Feeling Berned in Budapest

By | 2018-05-25T14:30:06+00:00 May 26th, 2018|
Print Friendly, PDF & Email

During a recent trip to Budapest, I met an American liberal who took just 47 minutes to tell me to go and screw myself. Well, she dressed that suggestion in more forceful garb, I’ll admit.

The triggering of such familiar vitriol was innocent enough. I “deceived” her, she said. She was “so mad right now!” her face writhing, china-white teeth sharpening into fangs, fingers tightened around her empty glass. Thankfully, the seething Jewish Quarter muffled her gratuitous lavishing of the unrepeatable curse word.

Anyway, she started it.

Taking heed of the age-old advice to never discuss politics or religion where alcohol flows, my lips did not separate until my American disposable friend felt the need, confession booth-style, to insist that President Trump, or “Cheeto Hitler” as she called him, was not her president.

“What policies of his do you oppose?” I enquired.

“Like, all of them,” she replied. “Every. Single. One.”

Suspicious of nonsense, I pressed, carefully grafting Bernie Sanders onto candidate Trump’s campaign rally superhits. They’re not too dissimilar, after all.

To each one, my Millennial friend nodded and hummed, the havoc inside her brain dissolving.

The big reveal, as satisfying as it was, sparked a confined pandemonium. I’d seen this phenomenon on YouTube countless times, but, in the flesh? Illuminating.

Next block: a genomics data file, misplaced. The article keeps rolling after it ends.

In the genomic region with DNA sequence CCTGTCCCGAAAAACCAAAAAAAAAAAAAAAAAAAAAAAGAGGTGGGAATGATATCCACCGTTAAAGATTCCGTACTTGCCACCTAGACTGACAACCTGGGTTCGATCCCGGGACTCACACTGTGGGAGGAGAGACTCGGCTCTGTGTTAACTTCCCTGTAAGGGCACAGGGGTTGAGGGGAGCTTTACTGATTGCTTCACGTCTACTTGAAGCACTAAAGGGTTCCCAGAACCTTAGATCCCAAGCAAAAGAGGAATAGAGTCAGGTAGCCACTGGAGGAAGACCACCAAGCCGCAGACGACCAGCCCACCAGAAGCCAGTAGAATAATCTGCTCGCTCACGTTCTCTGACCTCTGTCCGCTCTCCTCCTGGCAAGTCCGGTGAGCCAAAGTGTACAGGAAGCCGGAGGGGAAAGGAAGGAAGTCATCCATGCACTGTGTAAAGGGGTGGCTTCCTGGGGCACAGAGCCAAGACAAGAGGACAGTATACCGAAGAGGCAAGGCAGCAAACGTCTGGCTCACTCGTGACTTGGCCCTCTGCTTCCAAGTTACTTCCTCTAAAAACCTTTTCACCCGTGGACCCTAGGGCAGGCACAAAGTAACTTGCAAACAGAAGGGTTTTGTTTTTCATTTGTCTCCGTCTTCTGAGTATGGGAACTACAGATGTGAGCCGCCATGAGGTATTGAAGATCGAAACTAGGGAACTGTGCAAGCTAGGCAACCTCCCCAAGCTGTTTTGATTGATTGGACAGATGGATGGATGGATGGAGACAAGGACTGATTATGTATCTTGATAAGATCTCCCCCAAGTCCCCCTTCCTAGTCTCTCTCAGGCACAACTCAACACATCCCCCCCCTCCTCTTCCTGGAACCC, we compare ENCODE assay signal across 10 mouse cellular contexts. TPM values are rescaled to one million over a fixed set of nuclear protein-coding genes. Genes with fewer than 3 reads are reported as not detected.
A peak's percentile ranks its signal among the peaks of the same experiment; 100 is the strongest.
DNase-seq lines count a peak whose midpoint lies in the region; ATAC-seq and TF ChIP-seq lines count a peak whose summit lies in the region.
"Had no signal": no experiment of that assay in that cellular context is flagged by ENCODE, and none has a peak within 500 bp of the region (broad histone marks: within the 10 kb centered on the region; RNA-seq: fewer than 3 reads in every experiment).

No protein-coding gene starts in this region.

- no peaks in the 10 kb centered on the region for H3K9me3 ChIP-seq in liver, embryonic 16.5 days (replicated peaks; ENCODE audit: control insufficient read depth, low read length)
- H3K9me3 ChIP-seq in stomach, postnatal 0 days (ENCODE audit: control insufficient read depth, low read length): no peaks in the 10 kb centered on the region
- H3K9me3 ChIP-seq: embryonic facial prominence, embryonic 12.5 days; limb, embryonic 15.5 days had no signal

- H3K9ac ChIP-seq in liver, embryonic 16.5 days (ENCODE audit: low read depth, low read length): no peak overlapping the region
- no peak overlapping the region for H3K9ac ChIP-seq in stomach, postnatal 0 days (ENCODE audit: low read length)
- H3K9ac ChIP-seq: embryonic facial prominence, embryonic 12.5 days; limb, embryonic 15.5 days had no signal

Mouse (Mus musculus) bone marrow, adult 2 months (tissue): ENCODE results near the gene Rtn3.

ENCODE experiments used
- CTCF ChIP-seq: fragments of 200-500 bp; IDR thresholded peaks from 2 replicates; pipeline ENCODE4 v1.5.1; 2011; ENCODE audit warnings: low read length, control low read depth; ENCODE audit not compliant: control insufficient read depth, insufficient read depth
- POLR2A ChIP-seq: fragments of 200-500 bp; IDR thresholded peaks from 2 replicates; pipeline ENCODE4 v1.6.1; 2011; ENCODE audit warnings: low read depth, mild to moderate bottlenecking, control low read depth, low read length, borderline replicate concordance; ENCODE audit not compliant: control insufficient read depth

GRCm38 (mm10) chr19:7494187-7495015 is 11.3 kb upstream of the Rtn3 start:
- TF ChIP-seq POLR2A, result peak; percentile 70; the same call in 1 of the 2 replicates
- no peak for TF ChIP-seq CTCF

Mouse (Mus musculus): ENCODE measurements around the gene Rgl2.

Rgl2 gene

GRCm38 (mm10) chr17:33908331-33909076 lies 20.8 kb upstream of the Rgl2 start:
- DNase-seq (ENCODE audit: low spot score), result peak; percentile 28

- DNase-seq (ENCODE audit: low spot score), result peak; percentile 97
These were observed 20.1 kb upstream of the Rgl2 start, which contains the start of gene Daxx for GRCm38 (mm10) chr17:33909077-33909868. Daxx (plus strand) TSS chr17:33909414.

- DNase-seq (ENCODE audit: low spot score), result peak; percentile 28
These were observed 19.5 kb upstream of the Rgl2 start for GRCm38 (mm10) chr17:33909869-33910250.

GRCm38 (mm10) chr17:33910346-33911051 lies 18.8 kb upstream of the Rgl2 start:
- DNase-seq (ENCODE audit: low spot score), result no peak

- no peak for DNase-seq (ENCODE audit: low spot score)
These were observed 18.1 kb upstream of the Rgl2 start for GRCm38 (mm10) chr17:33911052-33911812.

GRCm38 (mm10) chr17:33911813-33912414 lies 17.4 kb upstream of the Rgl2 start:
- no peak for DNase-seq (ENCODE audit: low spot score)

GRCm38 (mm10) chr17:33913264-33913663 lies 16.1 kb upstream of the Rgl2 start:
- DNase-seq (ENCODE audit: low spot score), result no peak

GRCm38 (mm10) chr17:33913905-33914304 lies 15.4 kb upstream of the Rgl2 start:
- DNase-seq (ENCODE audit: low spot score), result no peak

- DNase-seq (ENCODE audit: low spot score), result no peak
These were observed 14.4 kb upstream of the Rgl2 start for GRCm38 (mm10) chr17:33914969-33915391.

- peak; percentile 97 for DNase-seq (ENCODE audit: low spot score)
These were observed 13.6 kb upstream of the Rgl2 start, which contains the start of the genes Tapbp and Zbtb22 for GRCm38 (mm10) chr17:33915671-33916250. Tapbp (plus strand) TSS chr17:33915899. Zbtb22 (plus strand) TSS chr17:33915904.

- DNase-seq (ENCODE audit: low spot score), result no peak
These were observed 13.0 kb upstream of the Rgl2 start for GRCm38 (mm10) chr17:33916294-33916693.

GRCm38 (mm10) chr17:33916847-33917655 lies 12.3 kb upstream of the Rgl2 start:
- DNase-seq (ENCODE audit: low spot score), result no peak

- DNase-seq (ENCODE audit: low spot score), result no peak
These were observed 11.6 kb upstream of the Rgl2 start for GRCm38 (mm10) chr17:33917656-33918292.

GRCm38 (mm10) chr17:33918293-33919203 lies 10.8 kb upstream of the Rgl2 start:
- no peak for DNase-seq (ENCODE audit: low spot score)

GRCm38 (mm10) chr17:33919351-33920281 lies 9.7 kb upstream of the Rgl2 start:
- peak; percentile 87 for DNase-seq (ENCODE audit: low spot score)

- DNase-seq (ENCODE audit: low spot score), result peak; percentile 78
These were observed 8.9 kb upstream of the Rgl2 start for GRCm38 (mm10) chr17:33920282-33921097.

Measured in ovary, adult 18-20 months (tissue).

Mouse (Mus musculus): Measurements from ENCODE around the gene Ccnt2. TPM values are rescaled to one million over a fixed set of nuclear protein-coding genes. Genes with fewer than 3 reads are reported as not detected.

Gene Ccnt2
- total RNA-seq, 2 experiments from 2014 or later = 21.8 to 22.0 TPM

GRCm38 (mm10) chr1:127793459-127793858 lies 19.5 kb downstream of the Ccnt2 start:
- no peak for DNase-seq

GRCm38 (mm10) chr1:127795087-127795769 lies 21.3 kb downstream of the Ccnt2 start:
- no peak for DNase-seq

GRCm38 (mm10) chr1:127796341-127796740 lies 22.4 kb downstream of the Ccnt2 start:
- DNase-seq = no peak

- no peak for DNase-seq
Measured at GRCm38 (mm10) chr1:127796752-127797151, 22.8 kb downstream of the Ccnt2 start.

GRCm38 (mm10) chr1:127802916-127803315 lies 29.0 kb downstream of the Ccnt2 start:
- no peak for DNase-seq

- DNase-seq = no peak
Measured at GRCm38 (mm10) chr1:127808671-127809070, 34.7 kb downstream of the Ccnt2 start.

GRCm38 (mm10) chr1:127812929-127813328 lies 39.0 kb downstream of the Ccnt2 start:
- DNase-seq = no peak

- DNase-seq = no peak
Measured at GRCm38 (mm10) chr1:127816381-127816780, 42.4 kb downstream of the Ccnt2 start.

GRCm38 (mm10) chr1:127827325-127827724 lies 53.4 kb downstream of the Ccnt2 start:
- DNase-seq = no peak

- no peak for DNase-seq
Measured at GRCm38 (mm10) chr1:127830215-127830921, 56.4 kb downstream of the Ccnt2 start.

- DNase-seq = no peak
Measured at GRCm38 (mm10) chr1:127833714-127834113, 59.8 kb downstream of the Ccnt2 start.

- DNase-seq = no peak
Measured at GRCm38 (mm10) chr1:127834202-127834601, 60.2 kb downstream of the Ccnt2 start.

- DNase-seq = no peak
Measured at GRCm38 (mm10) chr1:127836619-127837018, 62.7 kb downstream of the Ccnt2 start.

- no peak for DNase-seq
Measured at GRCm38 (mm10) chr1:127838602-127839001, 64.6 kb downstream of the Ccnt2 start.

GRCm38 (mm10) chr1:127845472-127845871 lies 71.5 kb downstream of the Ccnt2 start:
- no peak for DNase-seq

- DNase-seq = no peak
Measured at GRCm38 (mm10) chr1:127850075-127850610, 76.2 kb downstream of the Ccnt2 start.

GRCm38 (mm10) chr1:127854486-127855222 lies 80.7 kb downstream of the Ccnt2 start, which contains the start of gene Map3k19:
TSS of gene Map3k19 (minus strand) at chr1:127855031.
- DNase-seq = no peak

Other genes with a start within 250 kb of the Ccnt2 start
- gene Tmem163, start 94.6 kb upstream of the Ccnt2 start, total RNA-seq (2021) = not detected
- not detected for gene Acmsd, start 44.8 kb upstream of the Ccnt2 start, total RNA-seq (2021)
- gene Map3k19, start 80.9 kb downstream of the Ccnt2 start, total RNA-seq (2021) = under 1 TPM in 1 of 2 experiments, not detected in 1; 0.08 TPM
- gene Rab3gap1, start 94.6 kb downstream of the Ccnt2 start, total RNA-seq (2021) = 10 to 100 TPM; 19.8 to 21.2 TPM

If you’re somewhat concerned about the Millennial’s welfare, she eventually recovered from my armchair Freudian attempt at what therapists (a growth sector, no doubt) call “exposure therapy.”

This kind of behavior is sadly common among Millennials. Yet, the point shouldn’t need belaboring: politics is often about policies, no?

Youthful Cognitive Dissonance
Those around my age have swiped left on logic and reason. Any given weekend, it seems, in London or Los Angeles, youth-sodden throngs protest democracy’s awkward tendency to disappoint at least half of a nation.

“Sign this, man!” said one sinewy protester, as I sauntered past a Cardiff demonstration demanding Great Britain stay in the European Union, despite its departure being supported by the largest mandate in our history. When I painfully pointed out that J. P. Morgan donated millions to the Remain campaign, he shrugged—“But, I hate the banks!”

Shakily daubed placards proclaimed that the “gammons” (a complexion-centered jibe denoting a Brexit voter—sort of the British version of “deplorables”) had “stolen” the “future” of the young and hip. Of course, a majority of these young and hip didn’t even bother to vote in 2016, and they move along now in similar fashion,  not bothering to parse the youth unemployment numbers across the European Union which besots them.

It seemed a supermajority of those I spoke to had populist convictions, yet did not grasp that they were fighting on behalf of the ruling class whose colossal incompetence leading up to, and following, the Great Crash of 2008, is what has really poisoned their future.

Aldous Huxley Got it Right!